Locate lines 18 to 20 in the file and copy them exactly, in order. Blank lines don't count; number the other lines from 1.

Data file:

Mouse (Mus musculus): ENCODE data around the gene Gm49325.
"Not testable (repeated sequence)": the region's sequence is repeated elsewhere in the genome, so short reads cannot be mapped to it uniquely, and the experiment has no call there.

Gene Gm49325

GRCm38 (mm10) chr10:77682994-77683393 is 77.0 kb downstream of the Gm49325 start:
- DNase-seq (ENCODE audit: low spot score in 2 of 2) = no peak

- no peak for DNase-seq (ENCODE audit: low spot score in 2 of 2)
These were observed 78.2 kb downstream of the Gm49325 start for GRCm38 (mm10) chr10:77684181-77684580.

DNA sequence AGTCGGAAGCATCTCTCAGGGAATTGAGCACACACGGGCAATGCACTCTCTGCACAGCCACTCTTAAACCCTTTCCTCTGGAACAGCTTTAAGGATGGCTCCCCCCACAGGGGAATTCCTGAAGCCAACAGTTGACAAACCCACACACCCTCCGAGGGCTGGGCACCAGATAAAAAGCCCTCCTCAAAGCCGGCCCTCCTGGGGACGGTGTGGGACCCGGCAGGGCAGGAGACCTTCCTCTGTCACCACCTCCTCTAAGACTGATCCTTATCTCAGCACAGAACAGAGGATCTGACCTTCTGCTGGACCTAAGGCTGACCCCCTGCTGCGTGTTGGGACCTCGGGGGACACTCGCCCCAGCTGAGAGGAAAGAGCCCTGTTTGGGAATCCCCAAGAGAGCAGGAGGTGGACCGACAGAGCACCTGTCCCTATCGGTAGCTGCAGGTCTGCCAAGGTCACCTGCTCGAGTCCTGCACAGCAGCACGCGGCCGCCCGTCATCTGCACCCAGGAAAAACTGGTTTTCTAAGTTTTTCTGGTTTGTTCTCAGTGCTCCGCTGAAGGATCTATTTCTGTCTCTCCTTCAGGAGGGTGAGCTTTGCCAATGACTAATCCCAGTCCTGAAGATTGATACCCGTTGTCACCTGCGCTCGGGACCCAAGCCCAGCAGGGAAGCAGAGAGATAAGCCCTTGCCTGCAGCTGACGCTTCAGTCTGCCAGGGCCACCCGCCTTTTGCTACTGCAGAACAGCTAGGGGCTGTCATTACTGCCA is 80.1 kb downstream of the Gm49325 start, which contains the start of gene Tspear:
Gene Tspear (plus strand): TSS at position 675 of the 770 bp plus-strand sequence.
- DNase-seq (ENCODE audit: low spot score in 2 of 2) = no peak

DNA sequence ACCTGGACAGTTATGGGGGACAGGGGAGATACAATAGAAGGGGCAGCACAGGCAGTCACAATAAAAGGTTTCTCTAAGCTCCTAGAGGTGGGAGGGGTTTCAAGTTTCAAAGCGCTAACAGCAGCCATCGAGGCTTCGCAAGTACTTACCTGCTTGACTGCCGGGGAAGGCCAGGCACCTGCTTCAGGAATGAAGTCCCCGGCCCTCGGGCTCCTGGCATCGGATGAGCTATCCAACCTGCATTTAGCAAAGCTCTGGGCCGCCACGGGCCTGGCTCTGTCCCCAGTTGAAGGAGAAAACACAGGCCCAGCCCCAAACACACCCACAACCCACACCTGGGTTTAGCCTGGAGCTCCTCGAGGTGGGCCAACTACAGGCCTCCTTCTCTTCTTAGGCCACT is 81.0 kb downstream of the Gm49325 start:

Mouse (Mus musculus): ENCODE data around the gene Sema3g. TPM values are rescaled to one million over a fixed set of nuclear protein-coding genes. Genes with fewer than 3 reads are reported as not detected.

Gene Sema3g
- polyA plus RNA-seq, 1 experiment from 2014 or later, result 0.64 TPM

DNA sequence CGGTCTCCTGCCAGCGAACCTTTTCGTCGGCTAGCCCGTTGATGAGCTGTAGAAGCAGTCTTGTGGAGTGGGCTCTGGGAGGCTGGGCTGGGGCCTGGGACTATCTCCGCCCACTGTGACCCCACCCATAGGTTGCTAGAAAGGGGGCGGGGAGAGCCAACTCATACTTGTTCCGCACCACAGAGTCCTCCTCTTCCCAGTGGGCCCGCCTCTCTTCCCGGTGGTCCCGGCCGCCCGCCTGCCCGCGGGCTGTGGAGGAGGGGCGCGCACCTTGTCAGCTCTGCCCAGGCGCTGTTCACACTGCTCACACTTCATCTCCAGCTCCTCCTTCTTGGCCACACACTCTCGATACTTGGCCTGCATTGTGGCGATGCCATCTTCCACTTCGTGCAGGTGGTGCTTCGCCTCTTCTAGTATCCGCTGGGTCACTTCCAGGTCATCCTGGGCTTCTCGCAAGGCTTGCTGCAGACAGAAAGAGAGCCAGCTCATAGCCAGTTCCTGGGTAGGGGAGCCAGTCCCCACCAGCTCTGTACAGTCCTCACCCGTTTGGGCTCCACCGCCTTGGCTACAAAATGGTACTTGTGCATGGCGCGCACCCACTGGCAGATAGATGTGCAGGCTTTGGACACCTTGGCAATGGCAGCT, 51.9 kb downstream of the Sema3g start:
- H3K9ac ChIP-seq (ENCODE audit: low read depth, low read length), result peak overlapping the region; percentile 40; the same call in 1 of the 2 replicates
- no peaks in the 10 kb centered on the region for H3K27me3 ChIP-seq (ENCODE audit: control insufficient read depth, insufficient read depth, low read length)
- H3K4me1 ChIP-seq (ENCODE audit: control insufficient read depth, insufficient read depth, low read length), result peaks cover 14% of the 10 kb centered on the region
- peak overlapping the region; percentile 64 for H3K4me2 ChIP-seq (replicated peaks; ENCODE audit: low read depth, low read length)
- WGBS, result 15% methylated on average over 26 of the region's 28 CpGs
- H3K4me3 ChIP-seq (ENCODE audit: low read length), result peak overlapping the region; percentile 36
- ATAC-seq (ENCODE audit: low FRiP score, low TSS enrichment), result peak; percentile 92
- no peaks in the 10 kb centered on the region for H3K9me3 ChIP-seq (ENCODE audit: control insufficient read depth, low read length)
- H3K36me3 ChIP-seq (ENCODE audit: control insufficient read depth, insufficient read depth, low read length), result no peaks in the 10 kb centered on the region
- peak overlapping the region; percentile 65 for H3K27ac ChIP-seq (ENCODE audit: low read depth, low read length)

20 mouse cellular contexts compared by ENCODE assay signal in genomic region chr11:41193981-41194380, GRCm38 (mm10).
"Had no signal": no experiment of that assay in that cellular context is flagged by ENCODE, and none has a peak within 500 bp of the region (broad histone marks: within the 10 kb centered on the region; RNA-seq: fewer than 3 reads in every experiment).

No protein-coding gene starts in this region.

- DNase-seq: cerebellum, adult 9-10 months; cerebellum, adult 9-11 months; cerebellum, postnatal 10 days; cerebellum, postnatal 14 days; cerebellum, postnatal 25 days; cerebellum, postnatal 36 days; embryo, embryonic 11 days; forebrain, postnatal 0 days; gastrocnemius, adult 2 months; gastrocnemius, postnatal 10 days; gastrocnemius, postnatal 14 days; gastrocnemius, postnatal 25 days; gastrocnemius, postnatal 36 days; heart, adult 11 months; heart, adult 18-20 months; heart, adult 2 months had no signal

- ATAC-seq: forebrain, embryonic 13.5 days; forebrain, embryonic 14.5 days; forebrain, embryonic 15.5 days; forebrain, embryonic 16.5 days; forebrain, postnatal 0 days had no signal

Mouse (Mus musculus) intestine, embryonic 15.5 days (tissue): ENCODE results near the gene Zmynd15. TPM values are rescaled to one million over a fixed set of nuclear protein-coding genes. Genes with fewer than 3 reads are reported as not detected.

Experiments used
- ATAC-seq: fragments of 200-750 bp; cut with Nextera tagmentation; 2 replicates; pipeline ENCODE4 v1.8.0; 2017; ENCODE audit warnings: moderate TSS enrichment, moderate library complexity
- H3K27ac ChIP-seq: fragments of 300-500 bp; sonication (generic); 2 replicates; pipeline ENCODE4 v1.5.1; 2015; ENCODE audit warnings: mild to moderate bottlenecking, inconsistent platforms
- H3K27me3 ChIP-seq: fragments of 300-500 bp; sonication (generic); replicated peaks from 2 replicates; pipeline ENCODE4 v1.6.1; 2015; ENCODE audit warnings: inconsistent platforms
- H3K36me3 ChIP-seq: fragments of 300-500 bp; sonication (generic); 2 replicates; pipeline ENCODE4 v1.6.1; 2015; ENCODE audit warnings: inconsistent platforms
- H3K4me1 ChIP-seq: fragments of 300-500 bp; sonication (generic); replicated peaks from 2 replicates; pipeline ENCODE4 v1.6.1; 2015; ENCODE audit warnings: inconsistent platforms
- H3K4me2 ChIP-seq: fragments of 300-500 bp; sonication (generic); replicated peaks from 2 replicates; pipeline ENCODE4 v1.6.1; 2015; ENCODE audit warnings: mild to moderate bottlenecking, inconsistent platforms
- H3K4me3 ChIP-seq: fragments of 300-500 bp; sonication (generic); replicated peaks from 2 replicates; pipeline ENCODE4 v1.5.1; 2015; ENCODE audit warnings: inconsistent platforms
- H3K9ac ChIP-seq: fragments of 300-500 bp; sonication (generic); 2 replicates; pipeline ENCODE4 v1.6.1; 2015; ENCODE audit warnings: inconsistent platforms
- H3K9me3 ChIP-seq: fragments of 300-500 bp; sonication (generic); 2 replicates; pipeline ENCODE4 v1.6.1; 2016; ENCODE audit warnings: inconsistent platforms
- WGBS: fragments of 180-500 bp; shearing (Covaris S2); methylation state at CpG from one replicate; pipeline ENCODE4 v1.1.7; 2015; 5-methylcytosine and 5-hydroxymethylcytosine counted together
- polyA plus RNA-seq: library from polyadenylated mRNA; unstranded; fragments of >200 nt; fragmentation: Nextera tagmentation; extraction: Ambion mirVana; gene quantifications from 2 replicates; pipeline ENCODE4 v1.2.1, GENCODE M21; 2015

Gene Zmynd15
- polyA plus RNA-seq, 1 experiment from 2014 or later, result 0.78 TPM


- H3K4me1 ChIP-seq (ENCODE audit: control insufficient read depth, insufficient read depth, low read length), result peaks cover 14% of the 10 kb centered on the region
- peak overlapping the region; percentile 64 for H3K4me2 ChIP-seq (replicated peaks; ENCODE audit: low read depth, low read length)
- WGBS, result 15% methylated on average over 26 of the region's 28 CpGs